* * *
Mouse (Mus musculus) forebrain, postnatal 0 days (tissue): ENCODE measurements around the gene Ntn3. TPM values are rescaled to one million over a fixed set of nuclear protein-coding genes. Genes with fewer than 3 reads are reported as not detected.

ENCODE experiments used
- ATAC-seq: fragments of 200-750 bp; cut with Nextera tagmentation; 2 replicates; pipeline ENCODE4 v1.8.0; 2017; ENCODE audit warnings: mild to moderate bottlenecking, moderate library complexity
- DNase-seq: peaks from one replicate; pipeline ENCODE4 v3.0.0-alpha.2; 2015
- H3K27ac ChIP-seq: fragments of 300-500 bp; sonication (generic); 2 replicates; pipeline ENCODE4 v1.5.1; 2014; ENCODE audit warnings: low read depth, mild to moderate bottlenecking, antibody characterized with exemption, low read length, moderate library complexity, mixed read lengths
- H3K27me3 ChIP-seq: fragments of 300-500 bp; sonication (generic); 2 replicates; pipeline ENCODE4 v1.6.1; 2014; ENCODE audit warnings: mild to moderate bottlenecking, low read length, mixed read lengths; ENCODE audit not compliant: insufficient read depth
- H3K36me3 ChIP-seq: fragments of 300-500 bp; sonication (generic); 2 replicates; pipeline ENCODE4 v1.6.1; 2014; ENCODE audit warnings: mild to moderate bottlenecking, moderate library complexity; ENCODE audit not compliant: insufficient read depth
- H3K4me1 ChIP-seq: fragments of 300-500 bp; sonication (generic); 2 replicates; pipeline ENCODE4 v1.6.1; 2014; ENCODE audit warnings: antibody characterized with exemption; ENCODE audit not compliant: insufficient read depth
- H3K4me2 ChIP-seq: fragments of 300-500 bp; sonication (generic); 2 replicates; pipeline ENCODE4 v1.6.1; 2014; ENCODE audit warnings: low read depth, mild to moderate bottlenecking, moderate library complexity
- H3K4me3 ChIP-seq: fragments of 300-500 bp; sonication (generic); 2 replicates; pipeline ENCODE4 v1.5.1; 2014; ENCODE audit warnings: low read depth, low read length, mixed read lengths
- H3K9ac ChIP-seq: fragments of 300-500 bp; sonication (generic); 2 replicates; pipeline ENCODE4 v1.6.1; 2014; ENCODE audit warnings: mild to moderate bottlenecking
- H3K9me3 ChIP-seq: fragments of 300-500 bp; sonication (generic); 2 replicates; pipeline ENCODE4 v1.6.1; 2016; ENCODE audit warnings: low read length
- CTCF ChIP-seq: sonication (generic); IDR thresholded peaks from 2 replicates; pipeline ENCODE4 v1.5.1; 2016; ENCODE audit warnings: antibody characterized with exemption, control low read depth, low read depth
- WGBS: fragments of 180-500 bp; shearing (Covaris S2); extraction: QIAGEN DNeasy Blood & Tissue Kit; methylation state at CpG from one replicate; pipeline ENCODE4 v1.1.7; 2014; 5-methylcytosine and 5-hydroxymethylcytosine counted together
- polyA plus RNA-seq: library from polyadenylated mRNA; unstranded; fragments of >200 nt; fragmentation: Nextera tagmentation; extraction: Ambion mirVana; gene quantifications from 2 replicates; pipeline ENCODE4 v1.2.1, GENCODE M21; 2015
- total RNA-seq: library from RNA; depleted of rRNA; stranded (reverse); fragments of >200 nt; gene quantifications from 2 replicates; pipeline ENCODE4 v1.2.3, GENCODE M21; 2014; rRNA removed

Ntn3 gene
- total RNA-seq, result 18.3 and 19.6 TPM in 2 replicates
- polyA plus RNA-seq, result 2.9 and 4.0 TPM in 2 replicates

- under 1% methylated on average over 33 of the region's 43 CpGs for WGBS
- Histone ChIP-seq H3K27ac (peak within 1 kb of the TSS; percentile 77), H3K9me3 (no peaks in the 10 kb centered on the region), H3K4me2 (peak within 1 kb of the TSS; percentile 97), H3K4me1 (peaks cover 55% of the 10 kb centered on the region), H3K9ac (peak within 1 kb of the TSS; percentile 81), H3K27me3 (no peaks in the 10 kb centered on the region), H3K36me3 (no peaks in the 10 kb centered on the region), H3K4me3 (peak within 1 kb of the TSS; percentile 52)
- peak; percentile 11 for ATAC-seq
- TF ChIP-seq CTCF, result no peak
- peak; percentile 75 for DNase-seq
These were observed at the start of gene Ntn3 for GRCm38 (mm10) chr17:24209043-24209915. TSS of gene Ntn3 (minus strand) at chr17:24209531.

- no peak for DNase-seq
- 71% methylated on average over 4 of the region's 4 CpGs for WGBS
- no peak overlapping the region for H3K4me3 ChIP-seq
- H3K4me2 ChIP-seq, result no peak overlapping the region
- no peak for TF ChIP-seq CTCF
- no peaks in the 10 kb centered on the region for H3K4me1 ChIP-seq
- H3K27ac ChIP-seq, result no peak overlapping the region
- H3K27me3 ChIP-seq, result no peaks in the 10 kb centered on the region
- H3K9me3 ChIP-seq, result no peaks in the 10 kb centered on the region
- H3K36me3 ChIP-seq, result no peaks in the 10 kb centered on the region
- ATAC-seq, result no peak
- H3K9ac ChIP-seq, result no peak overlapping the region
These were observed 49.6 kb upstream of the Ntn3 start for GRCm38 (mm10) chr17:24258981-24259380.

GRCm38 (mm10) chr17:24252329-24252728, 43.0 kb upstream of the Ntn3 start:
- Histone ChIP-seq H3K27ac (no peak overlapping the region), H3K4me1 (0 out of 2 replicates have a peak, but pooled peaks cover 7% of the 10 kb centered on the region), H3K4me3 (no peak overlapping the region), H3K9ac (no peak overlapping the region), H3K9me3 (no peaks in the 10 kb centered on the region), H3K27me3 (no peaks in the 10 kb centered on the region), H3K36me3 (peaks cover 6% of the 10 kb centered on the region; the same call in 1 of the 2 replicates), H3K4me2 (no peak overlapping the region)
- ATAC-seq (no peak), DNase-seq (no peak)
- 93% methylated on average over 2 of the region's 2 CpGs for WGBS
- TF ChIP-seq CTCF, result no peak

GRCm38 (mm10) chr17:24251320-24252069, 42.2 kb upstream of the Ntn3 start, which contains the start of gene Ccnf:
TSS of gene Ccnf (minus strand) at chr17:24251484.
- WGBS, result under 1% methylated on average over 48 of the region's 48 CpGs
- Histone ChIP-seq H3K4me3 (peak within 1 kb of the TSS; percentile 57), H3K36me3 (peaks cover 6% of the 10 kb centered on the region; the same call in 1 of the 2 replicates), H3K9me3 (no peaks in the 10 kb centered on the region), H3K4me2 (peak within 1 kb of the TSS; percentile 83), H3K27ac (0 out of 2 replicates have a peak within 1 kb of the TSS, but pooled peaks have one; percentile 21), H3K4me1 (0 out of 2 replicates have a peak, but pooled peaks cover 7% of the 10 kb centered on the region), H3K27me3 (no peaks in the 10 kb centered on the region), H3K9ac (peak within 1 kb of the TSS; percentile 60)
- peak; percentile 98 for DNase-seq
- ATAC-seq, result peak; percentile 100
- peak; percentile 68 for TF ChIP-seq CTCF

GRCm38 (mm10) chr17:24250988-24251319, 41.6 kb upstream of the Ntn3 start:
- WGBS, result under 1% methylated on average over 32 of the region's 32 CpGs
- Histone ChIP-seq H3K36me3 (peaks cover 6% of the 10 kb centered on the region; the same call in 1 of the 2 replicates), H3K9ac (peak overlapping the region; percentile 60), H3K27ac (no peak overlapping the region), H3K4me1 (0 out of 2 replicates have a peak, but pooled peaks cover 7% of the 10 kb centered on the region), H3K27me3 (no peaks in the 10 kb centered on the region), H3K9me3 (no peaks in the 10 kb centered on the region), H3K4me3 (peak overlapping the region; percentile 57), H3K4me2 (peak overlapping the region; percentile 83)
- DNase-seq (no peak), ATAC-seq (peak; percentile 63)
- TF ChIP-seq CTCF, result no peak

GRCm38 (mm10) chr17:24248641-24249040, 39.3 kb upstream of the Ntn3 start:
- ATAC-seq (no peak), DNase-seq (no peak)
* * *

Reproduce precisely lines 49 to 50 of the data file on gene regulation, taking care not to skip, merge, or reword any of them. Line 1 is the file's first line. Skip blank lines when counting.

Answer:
- ATAC-seq, result peak; percentile 100
- peak; percentile 68 for TF ChIP-seq CTCF